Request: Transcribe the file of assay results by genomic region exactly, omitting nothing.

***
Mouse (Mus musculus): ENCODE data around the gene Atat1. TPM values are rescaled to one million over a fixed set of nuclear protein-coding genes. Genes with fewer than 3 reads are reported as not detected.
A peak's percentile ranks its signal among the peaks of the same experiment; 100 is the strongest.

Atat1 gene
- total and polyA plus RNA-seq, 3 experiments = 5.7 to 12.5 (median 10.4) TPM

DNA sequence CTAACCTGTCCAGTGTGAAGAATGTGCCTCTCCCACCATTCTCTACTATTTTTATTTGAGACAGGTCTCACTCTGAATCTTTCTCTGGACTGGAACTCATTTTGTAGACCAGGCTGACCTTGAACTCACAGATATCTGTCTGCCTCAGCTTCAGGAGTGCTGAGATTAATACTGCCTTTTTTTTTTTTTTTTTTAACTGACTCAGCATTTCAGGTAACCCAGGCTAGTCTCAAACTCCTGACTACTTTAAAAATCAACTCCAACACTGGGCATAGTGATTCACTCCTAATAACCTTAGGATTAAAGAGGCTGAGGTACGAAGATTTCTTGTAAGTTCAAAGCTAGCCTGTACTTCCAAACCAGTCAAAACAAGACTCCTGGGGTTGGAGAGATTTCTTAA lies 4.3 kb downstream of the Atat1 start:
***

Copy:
Mouse (Mus musculus): ENCODE data around the gene Atat1. TPM values are rescaled to one million over a fixed set of nuclear protein-coding genes. Genes with fewer than 3 reads are reported as not detected.
A peak's percentile ranks its signal among the peaks of the same experiment; 100 is the strongest.

Atat1 gene
- total and polyA plus RNA-seq, 3 experiments = 5.7 to 12.5 (median 10.4) TPM

DNA sequence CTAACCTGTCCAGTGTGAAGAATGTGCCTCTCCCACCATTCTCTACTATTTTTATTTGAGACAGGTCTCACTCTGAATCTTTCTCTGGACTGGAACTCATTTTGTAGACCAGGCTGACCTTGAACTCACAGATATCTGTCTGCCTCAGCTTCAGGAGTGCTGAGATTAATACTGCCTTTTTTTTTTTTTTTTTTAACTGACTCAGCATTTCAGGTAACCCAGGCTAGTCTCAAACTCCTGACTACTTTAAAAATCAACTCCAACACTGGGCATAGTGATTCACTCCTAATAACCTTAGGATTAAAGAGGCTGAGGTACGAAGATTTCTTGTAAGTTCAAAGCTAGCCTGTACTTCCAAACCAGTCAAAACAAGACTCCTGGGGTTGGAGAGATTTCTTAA lies 4.3 kb downstream of the Atat1 start: